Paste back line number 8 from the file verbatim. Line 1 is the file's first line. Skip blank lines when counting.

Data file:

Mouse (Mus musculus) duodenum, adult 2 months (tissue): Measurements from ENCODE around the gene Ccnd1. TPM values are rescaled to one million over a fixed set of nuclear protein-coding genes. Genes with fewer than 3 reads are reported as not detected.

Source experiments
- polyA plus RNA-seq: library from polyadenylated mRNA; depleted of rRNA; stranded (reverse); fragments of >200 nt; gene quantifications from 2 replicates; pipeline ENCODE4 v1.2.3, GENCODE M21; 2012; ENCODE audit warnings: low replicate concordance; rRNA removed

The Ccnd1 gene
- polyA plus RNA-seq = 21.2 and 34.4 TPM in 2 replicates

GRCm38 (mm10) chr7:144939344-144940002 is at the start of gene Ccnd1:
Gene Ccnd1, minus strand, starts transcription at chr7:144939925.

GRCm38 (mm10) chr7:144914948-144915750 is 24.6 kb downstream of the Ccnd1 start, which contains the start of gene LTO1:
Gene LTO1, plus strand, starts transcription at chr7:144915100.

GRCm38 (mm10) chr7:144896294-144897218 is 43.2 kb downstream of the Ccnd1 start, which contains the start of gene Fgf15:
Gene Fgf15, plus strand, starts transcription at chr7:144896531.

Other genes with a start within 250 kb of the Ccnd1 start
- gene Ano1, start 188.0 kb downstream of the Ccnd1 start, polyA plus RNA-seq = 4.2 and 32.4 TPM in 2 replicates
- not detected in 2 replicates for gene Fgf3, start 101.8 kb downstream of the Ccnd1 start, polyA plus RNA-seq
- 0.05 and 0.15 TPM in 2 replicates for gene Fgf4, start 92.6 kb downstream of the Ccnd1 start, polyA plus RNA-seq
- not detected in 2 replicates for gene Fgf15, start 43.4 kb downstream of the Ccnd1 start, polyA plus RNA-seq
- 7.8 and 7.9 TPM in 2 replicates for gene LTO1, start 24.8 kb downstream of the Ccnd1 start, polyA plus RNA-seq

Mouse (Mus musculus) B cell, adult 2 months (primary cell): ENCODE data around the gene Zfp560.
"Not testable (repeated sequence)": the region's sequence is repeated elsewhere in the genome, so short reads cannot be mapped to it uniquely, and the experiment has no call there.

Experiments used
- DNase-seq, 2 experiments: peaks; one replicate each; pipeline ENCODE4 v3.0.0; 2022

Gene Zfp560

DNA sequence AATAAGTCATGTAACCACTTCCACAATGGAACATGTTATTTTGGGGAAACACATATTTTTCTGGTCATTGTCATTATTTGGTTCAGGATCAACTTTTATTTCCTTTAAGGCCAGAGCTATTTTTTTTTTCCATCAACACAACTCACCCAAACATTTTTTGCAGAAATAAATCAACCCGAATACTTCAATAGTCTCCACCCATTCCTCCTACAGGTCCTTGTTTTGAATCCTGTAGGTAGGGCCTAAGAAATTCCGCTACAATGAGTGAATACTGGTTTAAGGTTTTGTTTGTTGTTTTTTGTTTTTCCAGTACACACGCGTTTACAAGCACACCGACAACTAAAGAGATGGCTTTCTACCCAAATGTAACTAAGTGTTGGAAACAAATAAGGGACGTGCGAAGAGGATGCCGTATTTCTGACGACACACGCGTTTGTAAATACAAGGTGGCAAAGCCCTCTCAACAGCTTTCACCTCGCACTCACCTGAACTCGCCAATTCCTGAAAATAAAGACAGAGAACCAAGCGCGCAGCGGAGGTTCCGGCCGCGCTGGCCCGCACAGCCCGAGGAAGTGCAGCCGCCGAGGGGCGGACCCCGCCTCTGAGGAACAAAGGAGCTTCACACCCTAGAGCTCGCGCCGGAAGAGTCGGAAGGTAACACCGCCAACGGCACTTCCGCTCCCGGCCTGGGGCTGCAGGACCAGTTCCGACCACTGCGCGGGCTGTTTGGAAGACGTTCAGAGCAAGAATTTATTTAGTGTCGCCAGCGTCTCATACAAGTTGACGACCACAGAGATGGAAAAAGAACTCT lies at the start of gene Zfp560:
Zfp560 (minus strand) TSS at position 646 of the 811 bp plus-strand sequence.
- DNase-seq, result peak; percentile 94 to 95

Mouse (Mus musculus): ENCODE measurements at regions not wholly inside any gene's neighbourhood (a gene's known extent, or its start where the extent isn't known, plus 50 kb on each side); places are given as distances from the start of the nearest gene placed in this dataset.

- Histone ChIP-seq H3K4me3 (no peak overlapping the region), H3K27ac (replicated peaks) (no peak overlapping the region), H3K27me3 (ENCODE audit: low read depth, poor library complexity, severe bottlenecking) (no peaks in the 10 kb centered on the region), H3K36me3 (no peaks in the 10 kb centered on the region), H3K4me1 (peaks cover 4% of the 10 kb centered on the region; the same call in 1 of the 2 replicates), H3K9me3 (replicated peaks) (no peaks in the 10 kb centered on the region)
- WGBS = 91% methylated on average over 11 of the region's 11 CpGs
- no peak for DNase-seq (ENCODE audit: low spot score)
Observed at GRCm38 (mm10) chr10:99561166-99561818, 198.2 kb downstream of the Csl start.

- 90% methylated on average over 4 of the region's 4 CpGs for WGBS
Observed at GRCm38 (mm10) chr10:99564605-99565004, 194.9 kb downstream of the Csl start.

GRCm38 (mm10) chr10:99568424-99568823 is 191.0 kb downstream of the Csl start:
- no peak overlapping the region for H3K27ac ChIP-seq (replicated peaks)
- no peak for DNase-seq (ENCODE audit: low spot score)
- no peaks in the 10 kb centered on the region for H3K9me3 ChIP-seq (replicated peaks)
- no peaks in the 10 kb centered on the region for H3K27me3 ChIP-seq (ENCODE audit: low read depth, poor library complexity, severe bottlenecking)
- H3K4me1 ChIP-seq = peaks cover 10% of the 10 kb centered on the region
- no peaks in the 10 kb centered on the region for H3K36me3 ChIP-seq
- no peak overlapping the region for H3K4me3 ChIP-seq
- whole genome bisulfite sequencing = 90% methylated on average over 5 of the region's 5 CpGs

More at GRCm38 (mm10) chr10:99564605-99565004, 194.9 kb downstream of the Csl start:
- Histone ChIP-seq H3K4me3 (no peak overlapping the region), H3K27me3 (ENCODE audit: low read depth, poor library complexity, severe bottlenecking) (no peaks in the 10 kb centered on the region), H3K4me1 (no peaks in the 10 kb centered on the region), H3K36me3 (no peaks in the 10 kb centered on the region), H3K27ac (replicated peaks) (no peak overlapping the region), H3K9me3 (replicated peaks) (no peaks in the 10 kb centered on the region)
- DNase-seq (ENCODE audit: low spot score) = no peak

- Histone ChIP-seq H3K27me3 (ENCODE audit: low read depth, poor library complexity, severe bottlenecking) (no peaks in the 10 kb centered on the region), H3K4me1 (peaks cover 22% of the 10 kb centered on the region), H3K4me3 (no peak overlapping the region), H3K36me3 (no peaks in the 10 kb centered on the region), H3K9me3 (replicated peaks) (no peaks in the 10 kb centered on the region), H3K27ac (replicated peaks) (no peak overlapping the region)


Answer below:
GRCm38 (mm10) chr7:144914948-144915750 is 24.6 kb downstream of the Ccnd1 start, which contains the start of gene LTO1: